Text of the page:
About the Author

I’m a New York Times bestselling author of young adult fiction. I graduated from Harvard University, magna cum laude, with an A.B., and received my J.D. at Yale Law School. 

My novel FORGET TOMORROW won the 2016 RWA RITA® for Best First Book, and SEIZE TODAY won the 2018 RITA for Best Young Adult Romance.

In addition, my books have been translated into four languages, and they have been nominated for the following awards: the Grand Prix de l’Imaginaire; the Japanese Sakura Medal; the MASL Truman Award; the Tome Society It list; the Romantic Times Reviewers’ Choice Award; and a Kirkus Reviews Best Indie Book of the Year. My other novels include REMEMBER YESTERDAY, THE DARKEST LIE, GIRL ON THE VERGE, STAR-CROSSED, and MALICE.

Review (No Spoilers)

When I first read the blurb for Practice Makes Perfect, I couldn’t sign up for this tour fast enough! Hate-to-Love and Fake Dating are my absolute favorite tropes of all time. Put them together and I am SOLD.

While the hate-to-love aspect of the story was on point for me–I love me some angsty attraction mixed with angry flirting–I did feel like the fake dating plot could have been more fleshed out. I still don’t quite understand the logic behind going from you’re not allowed to date during high school to we are forcing you to date but it’s going to be fake. Given that Winnie wasn’t allowed to touch her dates nor develop any real feelings for them, I kept wondering what exactly was she supposed to be practicing?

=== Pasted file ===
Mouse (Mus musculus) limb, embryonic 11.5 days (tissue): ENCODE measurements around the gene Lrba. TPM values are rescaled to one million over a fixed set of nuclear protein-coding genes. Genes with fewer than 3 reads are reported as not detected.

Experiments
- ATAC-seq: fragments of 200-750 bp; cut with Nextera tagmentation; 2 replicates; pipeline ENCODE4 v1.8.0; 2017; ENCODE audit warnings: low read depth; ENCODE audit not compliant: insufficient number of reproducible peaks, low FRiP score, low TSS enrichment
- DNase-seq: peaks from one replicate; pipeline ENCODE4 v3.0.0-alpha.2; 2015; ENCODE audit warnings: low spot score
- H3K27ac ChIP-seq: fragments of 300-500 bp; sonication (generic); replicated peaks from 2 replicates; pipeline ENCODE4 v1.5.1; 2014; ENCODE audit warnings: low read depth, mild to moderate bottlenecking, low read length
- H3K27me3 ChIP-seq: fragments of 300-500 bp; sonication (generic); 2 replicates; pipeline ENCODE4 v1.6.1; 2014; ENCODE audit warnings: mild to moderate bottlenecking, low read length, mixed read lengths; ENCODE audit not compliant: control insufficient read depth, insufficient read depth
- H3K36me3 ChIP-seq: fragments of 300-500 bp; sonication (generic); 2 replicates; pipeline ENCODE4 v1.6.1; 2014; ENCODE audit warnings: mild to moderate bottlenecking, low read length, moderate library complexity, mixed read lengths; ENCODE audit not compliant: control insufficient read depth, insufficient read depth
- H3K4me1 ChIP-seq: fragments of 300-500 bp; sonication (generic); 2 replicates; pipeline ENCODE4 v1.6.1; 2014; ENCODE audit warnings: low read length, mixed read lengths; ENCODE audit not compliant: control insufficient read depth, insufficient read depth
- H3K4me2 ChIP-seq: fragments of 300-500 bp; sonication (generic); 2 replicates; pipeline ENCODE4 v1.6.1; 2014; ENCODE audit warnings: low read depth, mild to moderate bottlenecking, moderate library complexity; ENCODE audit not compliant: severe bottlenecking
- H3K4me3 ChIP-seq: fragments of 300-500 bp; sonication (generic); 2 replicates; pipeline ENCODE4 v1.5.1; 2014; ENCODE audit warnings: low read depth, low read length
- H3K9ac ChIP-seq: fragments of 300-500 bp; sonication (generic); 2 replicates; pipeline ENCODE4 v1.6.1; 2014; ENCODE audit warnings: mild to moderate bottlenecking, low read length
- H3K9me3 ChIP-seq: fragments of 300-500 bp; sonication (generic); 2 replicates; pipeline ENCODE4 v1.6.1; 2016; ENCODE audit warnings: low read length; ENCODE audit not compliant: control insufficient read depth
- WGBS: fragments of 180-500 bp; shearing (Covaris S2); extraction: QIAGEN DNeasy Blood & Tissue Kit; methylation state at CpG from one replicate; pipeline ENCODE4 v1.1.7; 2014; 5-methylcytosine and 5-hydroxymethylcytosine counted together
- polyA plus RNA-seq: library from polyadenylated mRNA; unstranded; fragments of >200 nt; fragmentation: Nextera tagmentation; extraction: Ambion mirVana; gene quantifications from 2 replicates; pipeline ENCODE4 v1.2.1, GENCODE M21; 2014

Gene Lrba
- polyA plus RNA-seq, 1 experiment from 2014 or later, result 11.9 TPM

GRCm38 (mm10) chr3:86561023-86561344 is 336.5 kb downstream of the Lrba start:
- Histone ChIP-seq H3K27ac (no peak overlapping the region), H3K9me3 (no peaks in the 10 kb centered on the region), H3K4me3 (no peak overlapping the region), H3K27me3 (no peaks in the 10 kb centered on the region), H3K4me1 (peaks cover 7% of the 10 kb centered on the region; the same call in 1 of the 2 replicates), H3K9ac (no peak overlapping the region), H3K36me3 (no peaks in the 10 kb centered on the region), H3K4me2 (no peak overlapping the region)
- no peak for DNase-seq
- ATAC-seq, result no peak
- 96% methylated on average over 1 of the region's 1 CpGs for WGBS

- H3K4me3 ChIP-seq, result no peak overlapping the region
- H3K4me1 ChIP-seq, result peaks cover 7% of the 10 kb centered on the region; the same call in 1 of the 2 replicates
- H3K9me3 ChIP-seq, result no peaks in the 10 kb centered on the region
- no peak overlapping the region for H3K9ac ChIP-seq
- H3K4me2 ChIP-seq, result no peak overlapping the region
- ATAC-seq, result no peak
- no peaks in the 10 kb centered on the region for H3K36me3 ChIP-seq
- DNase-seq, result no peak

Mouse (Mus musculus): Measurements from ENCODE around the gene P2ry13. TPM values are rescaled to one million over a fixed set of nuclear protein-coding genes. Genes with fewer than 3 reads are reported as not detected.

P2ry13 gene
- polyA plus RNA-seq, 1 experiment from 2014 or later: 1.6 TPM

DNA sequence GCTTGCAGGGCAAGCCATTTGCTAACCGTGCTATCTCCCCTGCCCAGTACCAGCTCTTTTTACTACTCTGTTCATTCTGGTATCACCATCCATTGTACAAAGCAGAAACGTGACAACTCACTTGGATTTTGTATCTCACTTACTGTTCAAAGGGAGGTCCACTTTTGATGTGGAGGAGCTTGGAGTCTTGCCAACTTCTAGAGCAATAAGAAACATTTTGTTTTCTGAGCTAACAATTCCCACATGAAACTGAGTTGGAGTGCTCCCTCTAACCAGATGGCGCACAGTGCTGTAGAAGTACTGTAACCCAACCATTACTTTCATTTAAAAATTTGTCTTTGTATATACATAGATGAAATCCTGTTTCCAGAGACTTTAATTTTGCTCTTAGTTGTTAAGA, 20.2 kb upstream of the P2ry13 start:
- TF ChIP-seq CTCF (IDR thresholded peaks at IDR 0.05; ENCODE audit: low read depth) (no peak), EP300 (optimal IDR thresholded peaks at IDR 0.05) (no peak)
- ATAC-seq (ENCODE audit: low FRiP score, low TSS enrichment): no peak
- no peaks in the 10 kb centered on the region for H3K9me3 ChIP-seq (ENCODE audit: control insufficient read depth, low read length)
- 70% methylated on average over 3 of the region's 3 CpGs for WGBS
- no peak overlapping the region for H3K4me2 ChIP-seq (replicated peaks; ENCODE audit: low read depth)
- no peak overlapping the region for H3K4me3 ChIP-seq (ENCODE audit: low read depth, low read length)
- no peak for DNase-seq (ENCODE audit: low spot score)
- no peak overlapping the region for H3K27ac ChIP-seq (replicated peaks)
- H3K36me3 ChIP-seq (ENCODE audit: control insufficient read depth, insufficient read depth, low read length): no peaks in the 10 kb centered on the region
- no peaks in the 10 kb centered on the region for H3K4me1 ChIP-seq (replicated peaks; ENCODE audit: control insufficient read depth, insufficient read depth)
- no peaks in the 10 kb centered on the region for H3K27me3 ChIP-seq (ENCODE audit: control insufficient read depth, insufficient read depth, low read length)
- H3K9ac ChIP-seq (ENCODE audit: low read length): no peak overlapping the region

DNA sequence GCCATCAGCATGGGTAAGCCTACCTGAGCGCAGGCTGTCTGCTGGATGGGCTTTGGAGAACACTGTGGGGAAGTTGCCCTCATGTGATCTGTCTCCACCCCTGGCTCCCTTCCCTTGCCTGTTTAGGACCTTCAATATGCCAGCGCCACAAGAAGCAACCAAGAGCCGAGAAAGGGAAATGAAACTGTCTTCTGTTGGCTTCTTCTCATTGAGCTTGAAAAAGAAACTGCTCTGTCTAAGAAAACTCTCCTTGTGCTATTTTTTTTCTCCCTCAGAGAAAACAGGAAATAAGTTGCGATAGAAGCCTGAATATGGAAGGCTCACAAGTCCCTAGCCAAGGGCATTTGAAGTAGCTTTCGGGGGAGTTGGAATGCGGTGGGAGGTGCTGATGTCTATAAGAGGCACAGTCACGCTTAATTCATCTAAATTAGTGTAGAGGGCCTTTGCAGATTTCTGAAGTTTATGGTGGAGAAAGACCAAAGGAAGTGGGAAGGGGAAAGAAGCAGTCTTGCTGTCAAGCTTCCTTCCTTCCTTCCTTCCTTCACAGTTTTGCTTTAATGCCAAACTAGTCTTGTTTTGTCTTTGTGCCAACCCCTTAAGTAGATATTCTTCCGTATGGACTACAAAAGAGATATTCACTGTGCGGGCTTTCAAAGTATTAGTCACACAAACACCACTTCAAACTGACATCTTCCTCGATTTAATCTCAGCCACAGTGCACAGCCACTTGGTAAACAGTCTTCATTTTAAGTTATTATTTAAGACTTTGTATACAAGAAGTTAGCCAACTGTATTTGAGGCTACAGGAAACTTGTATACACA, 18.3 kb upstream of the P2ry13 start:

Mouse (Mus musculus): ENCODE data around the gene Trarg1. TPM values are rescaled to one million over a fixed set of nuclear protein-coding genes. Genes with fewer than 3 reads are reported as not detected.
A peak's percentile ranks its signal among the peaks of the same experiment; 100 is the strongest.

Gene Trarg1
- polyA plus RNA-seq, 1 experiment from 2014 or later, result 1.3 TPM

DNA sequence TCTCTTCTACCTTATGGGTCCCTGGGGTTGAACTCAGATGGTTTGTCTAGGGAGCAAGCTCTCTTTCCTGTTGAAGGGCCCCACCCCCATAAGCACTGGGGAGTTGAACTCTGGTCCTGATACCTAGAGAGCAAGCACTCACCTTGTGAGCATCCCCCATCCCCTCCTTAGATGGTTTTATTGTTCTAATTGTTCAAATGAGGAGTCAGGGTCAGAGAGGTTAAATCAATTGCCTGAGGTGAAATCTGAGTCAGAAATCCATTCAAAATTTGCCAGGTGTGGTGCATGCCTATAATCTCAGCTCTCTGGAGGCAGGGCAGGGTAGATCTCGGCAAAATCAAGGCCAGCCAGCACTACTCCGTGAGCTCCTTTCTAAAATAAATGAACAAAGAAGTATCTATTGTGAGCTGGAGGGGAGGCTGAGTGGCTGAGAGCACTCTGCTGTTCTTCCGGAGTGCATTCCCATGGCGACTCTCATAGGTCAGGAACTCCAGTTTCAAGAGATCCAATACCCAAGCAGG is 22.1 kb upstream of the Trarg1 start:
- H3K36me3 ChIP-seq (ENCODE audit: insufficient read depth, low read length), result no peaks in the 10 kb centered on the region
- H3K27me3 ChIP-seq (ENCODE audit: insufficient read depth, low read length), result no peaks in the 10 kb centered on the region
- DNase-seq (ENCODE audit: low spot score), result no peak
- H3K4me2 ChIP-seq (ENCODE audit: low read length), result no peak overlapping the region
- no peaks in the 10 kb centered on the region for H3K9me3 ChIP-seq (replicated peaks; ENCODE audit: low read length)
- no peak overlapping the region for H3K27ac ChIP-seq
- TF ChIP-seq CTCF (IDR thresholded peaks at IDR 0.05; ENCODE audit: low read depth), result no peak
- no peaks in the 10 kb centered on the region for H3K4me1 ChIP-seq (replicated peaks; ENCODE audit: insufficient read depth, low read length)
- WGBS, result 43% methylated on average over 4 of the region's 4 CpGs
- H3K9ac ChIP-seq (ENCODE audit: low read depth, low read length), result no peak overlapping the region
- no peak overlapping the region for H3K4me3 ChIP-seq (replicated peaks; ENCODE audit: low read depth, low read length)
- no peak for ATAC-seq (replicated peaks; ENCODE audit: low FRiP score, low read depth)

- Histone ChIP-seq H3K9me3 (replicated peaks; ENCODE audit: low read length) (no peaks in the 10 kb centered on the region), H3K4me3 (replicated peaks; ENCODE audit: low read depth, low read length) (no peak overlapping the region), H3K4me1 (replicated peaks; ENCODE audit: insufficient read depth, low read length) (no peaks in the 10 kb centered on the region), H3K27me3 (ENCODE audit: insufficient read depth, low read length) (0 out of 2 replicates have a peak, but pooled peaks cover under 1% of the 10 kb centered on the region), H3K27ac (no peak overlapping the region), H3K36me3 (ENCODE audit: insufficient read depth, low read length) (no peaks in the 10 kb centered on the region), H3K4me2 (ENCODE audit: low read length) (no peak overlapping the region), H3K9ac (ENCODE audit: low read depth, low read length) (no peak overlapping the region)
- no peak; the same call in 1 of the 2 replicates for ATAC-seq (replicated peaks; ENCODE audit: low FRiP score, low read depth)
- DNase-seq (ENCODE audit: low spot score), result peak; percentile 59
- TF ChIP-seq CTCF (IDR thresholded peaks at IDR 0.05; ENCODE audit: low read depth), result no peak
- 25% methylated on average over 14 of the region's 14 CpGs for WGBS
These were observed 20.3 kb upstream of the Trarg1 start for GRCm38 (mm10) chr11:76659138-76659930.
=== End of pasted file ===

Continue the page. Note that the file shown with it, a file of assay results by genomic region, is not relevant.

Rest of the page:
As far as the characters go, I was never able to grasp what was going on with Mat and Taran in terms of their decisions and personalities. I had so many mixed feelings about those two that I still don’t know how I feel about them now that I’ve finished the book. Winnie, on the other hand, was possibly the most relatable character of all time for me. I cried a LOT towards the end of the book because I remembered what I was like in high school and Winnie’s struggles were so on-point with my experiences that it physically hurt. The relationship that Winnie had with her sisters was by far the best part of the book. The three of them were so supporting and loving toward each other that I couldn’t help but love them as well.